Poem of the day: INTRODUCTION

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Art is to my mind as a soothing beverage is to the body but of all the art works and expressions I adore none has given me the strangest of ecstatic passions as poetry. A discipline furnished with the eternal poetic words of Edgar Alan Poe, Rumi David Whyte, Goethe and many such master poets . These word written in rhythm and stanza have brought me great comfort and reflection in times of sorrow, anxiety and depression, ignited my passions in my quest for creativity, offer me good counsel when it was sorely lacking and most of all excited my senses with the aesthetics of a symbolic universe and my place in it. It is with this in mind that I have begun a series called “poem of the day” to share with the timeless beauty of a world which words can barely describe. My first of such poem is the lyrical admonition of a father to his on the nature,virtues and joys of the masculine ideal written by Famed English Journalist Poet and Novelist; ” Rudyard Kipling” in the poem “If”. Enjoy!

If Trump Were a Poet, He'd Be Rudyard Kipling - WSJ
Rudyard Kipling

IF

BY RUDYARD KIPLING

If you can keep your head when all about you   
    Are losing theirs and blaming it on you,   
If you can trust yourself when all men doubt you,
    But make allowance for their doubting too;   
If you can wait and not be tired by waiting,
    Or being lied about, don’t deal in lies,
Or being hated, don’t give way to hating,
    And yet don’t look too good, nor talk too wise:

If you can dream—and not make dreams your master;   
    If you can think—and not make thoughts your aim;   
If you can meet with Triumph and Disaster
    And treat those two impostors just the same;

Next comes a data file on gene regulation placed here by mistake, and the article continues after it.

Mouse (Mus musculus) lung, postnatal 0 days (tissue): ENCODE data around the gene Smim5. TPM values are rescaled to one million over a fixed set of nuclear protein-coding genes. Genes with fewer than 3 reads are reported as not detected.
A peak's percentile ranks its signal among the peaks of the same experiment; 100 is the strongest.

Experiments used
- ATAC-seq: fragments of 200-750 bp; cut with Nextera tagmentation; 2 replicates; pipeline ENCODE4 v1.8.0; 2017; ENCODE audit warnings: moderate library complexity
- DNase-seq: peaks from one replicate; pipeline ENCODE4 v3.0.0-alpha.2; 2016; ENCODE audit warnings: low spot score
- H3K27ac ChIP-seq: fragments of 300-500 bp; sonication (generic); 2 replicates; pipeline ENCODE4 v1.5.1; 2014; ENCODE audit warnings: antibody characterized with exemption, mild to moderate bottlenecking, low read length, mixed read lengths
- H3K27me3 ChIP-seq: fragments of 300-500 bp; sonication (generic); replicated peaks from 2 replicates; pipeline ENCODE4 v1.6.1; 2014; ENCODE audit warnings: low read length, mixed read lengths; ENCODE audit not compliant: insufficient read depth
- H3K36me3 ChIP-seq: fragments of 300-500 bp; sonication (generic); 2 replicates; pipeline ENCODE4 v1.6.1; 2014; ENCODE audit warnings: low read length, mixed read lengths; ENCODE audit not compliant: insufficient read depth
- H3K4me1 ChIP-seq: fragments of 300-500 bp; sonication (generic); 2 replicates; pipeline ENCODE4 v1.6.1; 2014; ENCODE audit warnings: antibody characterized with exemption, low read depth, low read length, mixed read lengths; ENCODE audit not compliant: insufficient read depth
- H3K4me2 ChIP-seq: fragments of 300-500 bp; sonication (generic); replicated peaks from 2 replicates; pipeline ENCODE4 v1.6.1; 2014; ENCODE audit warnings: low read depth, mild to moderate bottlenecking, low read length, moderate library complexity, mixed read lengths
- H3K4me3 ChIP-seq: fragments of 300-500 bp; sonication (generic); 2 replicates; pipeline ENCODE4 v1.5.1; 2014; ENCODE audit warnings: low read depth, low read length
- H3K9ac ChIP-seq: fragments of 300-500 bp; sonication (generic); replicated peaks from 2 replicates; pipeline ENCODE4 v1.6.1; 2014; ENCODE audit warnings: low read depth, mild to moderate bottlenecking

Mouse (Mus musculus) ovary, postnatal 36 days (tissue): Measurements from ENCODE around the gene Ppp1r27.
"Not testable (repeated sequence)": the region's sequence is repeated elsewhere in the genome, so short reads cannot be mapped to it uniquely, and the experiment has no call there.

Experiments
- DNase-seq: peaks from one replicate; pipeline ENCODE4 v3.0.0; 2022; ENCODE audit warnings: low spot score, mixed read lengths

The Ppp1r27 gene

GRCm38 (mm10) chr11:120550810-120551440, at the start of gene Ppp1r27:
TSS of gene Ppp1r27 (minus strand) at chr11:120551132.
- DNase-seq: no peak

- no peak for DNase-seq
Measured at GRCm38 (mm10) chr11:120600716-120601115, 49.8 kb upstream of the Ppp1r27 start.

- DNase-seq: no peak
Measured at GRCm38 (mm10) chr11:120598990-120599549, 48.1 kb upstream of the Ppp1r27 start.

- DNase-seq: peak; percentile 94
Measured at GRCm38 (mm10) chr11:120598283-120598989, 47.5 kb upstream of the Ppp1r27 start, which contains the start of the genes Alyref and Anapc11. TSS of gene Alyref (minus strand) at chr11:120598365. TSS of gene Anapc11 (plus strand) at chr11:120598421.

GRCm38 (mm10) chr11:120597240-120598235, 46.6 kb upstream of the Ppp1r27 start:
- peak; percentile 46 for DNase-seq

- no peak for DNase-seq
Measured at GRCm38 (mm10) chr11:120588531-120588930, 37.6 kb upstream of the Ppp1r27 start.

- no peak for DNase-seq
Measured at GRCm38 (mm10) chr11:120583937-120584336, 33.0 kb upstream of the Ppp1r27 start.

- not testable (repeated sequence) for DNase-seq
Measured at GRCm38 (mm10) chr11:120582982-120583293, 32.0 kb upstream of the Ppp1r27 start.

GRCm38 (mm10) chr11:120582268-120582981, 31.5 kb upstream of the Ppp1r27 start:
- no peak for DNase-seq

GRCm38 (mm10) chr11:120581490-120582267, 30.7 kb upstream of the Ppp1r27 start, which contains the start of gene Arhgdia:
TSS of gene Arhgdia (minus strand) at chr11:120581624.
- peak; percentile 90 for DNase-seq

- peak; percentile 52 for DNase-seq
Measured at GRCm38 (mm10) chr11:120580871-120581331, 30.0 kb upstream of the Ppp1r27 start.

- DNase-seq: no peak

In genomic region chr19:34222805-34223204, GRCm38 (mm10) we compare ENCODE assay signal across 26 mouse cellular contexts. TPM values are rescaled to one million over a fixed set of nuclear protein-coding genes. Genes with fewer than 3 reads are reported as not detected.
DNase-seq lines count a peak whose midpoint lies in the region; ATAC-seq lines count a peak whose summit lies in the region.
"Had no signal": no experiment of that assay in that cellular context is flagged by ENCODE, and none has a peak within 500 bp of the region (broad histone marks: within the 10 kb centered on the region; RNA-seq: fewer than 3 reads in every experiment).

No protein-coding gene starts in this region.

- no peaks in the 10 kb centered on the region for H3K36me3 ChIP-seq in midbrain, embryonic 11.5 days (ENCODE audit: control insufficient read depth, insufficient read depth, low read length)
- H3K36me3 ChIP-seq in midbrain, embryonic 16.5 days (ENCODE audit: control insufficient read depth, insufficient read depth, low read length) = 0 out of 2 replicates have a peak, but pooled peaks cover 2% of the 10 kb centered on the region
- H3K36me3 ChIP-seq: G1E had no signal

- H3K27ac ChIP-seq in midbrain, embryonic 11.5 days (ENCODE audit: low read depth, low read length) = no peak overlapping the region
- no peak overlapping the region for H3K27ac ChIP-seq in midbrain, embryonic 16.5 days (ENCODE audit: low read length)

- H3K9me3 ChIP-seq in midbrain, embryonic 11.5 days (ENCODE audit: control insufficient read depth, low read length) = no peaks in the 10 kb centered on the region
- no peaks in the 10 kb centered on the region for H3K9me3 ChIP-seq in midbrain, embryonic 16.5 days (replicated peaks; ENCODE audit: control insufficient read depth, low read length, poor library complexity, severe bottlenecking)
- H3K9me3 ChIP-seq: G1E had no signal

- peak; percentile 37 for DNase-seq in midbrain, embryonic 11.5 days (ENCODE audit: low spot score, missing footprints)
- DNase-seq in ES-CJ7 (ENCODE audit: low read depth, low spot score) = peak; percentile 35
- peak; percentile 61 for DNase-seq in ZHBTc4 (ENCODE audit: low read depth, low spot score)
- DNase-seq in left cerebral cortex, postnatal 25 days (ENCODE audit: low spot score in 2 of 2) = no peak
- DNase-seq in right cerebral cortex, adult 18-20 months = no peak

If you can bear to hear the truth you’ve spoken
    Twisted by knaves to make a trap for fools,
Or watch the things you gave your life to, broken,
    And stoop and build ’em up with worn-out tools:

If you can make one heap of all your winnings
    And risk it on one turn of pitch-and-toss,
And lose, and start again at your beginnings
    And never breathe a word about your loss;
If you can force your heart and nerve and sinew
    To serve your turn long after they are gone,   
And so hold on when there is nothing in you
    Except the Will which says to them: ‘Hold on!’

If you can talk with crowds and keep your virtue,   
    Or walk with Kings—nor lose the common touch,
If neither foes nor loving friends can hurt you,
    If all men count with you, but none too much;
If you can fill the unforgiving minute
    With sixty seconds’ worth of distance run,   
Yours is the Earth and everything that’s in it,   
    And—which is more—you’ll be a Man, my son!

Thank you for stopping by and having a read! I hope this post and poem were a some help to you in uncertain times. If so, leave a comment or and some feedback if you would be so kind. Your feedback is immensely valuable in making future content and welcomed. If there are poem you would like to see posted, please feel free to write them down in the comments below. Thank you and have a great day!

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